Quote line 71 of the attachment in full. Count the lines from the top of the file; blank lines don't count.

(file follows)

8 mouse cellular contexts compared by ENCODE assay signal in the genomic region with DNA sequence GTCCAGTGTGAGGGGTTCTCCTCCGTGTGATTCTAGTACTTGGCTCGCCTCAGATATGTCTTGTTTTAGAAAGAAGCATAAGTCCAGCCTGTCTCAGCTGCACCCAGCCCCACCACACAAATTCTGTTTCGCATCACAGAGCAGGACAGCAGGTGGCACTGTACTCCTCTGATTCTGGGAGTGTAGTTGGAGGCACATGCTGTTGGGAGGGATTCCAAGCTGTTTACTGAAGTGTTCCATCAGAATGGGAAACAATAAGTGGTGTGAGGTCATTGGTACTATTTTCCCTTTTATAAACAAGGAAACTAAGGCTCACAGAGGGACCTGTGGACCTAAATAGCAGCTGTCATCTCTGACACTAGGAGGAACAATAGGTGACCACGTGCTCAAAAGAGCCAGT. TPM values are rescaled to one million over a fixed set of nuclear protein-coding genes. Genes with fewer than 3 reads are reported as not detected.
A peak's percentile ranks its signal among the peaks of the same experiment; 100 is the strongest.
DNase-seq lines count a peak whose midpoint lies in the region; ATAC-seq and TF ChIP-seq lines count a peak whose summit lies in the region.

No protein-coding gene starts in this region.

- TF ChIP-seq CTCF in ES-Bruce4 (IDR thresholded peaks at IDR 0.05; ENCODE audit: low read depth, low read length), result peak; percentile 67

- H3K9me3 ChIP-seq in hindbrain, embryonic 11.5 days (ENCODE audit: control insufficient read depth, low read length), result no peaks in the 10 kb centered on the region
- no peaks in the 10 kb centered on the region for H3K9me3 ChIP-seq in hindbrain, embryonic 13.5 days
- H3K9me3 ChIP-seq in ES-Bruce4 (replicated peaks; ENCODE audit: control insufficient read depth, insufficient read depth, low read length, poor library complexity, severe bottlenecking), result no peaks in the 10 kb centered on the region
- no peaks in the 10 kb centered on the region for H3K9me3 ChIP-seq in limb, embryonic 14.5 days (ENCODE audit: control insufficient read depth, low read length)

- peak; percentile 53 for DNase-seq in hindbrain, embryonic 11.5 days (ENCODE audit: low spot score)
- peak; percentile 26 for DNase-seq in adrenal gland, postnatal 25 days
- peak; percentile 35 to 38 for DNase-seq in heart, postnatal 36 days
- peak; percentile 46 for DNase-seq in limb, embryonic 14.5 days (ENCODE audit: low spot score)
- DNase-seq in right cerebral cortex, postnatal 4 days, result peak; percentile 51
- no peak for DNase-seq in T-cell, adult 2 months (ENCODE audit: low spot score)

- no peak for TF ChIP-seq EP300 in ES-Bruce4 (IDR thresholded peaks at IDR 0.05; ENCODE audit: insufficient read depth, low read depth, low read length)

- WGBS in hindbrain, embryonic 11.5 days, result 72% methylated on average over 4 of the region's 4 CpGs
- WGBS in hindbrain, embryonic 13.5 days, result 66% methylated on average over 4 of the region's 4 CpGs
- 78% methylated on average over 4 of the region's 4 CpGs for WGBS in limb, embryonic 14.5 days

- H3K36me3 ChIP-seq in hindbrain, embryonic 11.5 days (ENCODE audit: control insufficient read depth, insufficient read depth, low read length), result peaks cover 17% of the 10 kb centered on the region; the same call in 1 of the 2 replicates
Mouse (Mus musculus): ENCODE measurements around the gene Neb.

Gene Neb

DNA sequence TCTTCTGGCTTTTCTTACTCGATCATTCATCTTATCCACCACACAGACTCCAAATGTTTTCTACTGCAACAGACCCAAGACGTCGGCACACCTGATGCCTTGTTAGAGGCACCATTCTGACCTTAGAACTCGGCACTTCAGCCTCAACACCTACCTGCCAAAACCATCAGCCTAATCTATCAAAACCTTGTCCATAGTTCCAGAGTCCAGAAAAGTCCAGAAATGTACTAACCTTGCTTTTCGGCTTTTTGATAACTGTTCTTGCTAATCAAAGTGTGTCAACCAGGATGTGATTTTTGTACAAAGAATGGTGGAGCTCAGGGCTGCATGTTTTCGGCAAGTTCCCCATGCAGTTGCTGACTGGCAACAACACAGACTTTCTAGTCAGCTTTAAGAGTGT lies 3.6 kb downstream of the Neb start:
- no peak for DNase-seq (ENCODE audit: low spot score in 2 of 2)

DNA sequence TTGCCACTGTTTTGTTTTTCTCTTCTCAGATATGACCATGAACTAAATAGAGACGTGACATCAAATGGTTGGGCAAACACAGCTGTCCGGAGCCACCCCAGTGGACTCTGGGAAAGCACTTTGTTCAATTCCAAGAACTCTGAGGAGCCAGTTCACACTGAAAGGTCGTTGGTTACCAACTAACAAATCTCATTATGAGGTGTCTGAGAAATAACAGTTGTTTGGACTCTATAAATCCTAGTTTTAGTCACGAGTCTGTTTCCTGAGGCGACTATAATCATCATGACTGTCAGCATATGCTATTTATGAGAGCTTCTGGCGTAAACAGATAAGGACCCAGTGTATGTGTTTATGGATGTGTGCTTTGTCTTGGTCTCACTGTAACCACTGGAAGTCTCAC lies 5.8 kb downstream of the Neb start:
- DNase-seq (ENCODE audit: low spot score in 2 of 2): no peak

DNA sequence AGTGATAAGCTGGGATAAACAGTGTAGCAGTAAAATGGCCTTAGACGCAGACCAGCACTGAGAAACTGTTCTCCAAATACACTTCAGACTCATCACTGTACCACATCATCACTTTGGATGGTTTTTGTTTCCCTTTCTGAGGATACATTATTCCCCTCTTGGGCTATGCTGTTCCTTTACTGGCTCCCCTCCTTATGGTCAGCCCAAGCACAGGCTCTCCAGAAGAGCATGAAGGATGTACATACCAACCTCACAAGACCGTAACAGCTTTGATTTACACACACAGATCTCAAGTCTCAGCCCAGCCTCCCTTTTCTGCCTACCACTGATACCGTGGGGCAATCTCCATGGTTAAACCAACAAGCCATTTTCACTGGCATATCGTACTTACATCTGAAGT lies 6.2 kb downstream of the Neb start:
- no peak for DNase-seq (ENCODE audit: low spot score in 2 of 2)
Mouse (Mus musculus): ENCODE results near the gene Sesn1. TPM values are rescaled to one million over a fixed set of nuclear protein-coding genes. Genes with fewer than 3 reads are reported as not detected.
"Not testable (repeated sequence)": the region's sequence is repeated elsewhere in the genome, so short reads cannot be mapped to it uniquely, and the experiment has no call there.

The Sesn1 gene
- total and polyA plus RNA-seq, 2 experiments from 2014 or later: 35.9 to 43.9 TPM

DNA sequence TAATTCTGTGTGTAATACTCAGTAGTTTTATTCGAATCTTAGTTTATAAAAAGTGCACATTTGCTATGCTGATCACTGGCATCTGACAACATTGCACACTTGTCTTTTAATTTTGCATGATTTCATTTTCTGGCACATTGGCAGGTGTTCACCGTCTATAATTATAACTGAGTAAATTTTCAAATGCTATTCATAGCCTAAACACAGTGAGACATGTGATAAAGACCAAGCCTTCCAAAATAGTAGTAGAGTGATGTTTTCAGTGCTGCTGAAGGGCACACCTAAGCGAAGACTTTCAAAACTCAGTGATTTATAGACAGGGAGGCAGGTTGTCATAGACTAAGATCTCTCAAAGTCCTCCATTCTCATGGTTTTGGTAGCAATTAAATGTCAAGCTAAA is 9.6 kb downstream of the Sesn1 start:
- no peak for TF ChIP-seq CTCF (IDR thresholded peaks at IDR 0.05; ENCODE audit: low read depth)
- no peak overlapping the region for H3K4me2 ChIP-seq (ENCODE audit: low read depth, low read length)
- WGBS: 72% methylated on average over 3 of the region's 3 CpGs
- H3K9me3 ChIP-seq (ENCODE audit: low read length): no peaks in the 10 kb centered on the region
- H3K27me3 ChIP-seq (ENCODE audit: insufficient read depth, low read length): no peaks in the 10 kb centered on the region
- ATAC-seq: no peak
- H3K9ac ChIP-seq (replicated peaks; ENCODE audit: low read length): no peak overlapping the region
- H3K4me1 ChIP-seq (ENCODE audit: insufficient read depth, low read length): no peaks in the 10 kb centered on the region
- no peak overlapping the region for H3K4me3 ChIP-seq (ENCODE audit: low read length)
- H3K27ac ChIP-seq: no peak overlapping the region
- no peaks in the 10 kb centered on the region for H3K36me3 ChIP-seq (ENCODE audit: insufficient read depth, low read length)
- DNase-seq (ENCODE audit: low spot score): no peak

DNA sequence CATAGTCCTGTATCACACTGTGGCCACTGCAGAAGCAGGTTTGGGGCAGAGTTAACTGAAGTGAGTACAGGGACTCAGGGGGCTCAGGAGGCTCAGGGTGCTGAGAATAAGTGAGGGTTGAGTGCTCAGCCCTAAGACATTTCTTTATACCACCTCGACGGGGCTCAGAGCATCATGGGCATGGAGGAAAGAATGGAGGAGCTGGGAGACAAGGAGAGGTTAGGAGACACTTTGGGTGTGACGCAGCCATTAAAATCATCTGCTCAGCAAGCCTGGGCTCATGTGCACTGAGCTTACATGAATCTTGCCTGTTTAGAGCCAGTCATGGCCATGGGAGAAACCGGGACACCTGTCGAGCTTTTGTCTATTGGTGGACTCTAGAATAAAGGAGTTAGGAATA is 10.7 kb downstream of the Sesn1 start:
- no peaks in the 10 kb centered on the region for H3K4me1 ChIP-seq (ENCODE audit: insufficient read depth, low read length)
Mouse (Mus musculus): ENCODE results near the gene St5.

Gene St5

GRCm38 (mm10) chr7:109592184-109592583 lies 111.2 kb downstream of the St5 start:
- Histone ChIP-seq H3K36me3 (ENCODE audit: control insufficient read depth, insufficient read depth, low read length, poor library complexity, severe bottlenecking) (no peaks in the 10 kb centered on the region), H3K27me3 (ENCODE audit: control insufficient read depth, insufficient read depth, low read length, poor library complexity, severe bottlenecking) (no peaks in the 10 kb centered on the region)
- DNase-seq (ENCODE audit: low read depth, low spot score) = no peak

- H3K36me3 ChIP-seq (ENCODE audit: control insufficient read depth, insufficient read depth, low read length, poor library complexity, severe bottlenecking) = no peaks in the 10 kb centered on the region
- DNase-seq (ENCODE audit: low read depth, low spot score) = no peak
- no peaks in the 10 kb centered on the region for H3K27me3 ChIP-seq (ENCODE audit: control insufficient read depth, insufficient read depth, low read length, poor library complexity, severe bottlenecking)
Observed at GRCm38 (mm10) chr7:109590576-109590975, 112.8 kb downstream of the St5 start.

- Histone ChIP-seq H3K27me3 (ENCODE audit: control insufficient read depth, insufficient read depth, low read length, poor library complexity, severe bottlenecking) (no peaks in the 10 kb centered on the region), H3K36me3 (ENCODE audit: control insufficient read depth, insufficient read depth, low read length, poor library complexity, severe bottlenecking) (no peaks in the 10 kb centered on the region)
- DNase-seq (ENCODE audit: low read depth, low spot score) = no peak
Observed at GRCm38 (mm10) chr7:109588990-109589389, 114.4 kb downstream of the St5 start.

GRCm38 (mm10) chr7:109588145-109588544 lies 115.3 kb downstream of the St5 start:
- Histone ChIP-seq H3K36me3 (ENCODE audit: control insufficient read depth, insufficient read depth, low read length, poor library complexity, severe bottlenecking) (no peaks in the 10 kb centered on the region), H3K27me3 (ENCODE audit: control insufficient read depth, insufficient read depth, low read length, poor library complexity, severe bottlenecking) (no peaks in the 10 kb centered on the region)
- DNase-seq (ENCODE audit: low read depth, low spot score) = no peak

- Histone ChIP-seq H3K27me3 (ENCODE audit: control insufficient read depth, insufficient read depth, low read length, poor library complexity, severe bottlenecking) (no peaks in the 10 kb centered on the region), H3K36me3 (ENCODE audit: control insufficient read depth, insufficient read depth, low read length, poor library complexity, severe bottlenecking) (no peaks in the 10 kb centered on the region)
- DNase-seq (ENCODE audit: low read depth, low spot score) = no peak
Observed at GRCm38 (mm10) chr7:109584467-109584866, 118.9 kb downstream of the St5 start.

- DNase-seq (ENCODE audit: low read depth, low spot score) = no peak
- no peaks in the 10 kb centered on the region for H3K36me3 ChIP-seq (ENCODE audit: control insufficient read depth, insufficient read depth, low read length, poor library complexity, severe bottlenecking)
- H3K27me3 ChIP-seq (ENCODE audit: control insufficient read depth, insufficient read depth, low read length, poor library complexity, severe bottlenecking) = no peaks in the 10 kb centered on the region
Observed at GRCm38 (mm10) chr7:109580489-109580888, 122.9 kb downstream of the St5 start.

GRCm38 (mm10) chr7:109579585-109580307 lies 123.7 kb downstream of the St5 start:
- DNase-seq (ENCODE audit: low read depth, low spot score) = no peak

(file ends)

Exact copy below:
- DNase-seq (ENCODE audit: low read depth, low spot score) = no peak